Metallerium: What are the main differences for you when you have to work on your solo project or in a band? Do you feel more comfortable working on your solo albums?


Jeff Scott Soto: Naturally, my solo albums are done when I say they are which is different from working with a band who also have a say in what I am singing on things we do as a band. I do enjoy the creative freedom but I also rely on others to inspire me. I enjoy both sides of being a solo artist and bandmate as I learn different things from both roles.

Metallerium: Nowadays, it is very important to have a strong impact on listeners by choosing the right opening track in an album and the singles for the videos that you upload to digital platforms or streaming services. In this case “Last To Know” is a great opening track, single, and video, the same with “Love Is The Revolution” as a single. In both cases, the songs are catchy, strong, and straight. How do you work in order to pick up the right songs for this? Do these songs represent what we can expect from the whole album?


Jeff Scott Soto: Honestly, I let the label choose their picks usually, I feel a connection to every song for every album I do so it would be hard for me to choose Singles. I feel the label should always be involved in these decisions as they will get behind it more than if I demand absolute control. It keeps the working dynamic alive and alerts this way.


However, Love Is The Revolution was NOT chosen to be a Single initially…I insisted on it BECAUSE it does not sound like other things on this album or others I have done. So no, a Single doesn’t always have to represent what you might expect from an album but in many cases, even surprises I might sneak in there actually does.


Metallerium: Maybe this is a common question at this point of your career but your voice is still strong considering your long career as a professional vocalist and all the bands you were involved in. What is the key to keeping your voice healthy? What is the best advice you can give to young vocalists that are reading this interview?


Jeff Scott Soto: I am as lucky as I am unlucky that I was not a platinum artist at a young age having to tour 18 months for each album and hearing my voice slowly leaving me by the time I was 40. I never achieved the levels of the top brands who may have become victims to over touring so this is one thing that has helped.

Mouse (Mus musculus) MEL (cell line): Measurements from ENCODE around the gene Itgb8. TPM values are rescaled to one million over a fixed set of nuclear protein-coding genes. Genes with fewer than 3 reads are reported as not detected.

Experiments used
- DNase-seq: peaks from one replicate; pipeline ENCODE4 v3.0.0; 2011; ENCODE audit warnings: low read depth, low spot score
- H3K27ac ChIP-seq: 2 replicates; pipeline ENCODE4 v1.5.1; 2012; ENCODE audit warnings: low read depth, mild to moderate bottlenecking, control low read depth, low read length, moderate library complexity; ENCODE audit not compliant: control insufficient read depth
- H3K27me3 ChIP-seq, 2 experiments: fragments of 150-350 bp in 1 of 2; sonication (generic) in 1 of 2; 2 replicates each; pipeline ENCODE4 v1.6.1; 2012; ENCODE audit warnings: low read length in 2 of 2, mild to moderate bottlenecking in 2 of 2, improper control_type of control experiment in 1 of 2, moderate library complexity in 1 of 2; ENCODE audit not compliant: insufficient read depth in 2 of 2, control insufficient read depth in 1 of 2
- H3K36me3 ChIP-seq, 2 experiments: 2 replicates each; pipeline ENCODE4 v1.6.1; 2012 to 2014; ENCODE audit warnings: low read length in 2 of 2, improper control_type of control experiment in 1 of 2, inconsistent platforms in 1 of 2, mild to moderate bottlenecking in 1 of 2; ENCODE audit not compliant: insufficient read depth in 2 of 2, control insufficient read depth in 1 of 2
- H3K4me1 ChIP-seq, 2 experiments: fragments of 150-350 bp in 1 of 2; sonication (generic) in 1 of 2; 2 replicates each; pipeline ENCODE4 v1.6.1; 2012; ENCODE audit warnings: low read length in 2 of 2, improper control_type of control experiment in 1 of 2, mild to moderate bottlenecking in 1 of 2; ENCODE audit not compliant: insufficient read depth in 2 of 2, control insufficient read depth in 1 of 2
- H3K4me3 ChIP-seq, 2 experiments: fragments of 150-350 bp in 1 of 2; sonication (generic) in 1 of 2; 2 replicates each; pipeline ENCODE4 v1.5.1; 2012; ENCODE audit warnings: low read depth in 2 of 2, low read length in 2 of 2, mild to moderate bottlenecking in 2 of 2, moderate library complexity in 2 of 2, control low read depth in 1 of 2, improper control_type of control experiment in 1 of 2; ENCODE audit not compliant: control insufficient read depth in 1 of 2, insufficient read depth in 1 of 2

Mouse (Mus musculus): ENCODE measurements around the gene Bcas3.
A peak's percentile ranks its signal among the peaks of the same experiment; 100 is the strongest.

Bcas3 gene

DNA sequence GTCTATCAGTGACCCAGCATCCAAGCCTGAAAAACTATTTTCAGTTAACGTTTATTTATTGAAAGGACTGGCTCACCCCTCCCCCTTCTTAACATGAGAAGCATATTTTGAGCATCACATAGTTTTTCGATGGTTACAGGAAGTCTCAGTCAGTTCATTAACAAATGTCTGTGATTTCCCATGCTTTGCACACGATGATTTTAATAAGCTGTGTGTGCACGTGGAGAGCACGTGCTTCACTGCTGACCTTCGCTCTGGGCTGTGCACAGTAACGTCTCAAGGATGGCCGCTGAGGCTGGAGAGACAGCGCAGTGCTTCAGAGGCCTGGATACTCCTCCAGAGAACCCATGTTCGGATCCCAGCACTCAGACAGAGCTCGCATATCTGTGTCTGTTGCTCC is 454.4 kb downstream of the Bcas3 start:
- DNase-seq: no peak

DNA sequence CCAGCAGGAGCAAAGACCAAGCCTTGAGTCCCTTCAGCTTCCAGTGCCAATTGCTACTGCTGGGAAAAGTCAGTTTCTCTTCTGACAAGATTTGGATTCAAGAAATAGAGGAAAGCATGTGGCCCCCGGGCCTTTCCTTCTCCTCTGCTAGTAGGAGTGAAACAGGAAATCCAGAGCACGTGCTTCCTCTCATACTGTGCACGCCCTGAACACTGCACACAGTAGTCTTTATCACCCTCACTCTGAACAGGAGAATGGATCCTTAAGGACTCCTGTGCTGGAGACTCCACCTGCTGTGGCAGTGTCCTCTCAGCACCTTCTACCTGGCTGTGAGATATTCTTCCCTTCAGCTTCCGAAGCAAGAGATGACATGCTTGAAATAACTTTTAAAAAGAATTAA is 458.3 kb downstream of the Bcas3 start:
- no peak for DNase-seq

Also, I stayed away from drugs, alcohol, and smoking all those years so I was pretty much preserving myself as much as I could. This is not to say I am everything I was, no no no, I have lost a lot of range through the years. But I have found ways to maintain my voice, doing proper warm-ups tailored to me as well as the usual things such as hydration and proper sleep.

Metallerium: What are your plans after releasing the new album “Complicated”? What is the situation for the music industry in your country? By the way, why did you name the album “Complicated”?


Jeff Scott Soto: My plans will be to continue doing what I always do, keep creating! I have no tour plans now or in the future for this or my solo career…gone are the days of tour support and getting great spots opening for big headliners. If I want to tour, I have to finance the whole thing from flights to crew to hotels and salaries which I have done for decades. Most times, you break even and album sales remain the same anyway so I won’t break my back anymore trying to support an album, only if the demand is there, only if the audiences are demanding in a way, I am not spending heaps of money hoping I can get it back to pay those bills.


I got the title for the album after an interview last year when the journalist asked me how they would describe Jeff Scott Soto to someone who knows nothing about me or my music. I replied ‘well, that’s a bit complicated. I liked the way it resonated; I liked the way it personifies me as an artist.